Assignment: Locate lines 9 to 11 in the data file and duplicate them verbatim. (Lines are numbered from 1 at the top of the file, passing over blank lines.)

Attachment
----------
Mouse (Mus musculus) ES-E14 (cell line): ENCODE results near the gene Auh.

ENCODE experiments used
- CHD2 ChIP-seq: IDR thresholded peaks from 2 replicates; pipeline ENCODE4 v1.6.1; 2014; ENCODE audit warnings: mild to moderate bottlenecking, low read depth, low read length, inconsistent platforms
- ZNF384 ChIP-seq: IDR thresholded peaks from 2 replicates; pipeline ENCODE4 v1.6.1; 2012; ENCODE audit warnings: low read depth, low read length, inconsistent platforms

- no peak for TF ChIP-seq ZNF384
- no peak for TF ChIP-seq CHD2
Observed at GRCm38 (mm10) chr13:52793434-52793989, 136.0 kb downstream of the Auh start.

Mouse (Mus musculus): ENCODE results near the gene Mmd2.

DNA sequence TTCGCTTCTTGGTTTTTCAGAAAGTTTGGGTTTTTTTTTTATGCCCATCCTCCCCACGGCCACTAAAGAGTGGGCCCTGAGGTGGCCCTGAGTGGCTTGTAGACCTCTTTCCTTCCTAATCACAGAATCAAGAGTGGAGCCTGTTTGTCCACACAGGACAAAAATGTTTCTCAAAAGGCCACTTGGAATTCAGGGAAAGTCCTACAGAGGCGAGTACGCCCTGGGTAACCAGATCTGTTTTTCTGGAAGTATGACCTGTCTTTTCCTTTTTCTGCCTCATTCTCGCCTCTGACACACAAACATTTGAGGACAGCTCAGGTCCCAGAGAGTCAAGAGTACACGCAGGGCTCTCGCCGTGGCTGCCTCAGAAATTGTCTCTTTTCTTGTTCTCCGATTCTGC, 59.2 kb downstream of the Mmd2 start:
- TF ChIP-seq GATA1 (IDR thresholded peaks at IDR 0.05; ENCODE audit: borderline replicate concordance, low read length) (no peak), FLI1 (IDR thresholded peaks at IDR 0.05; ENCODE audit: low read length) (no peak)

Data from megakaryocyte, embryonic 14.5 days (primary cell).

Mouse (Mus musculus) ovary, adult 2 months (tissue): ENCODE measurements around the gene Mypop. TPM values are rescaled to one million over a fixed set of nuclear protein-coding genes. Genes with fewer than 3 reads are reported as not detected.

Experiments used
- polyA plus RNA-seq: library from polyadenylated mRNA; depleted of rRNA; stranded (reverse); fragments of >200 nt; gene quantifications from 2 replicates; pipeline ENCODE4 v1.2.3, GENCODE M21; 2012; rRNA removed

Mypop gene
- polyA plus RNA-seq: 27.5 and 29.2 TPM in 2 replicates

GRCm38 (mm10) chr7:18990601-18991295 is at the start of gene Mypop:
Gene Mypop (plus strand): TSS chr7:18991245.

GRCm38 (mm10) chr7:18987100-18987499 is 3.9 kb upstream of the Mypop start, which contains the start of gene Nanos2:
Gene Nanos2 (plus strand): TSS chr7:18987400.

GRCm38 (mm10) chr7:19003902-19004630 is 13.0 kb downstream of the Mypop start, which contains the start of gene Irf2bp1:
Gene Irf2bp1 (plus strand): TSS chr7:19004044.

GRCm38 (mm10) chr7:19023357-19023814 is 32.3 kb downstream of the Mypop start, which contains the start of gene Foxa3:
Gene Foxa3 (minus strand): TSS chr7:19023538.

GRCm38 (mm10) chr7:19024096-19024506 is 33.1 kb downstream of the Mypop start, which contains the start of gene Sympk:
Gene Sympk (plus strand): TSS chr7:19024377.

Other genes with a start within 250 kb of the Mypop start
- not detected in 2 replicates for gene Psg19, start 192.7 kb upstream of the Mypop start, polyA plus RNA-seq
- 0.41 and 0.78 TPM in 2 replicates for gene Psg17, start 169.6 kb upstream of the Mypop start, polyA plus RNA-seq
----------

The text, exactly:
DNA sequence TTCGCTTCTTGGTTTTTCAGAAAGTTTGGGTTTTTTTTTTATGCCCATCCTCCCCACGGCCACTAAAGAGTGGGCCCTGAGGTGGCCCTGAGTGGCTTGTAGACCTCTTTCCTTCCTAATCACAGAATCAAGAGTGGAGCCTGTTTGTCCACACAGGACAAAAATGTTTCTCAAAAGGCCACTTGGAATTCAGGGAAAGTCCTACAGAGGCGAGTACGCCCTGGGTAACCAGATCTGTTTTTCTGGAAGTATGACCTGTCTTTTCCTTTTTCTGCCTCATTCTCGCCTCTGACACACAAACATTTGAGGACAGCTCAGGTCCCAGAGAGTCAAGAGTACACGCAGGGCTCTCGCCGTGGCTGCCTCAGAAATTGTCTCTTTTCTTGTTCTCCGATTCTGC, 59.2 kb downstream of the Mmd2 start:
- TF ChIP-seq GATA1 (IDR thresholded peaks at IDR 0.05; ENCODE audit: borderline replicate concordance, low read length) (no peak), FLI1 (IDR thresholded peaks at IDR 0.05; ENCODE audit: low read length) (no peak)

Data from megakaryocyte, embryonic 14.5 days (primary cell).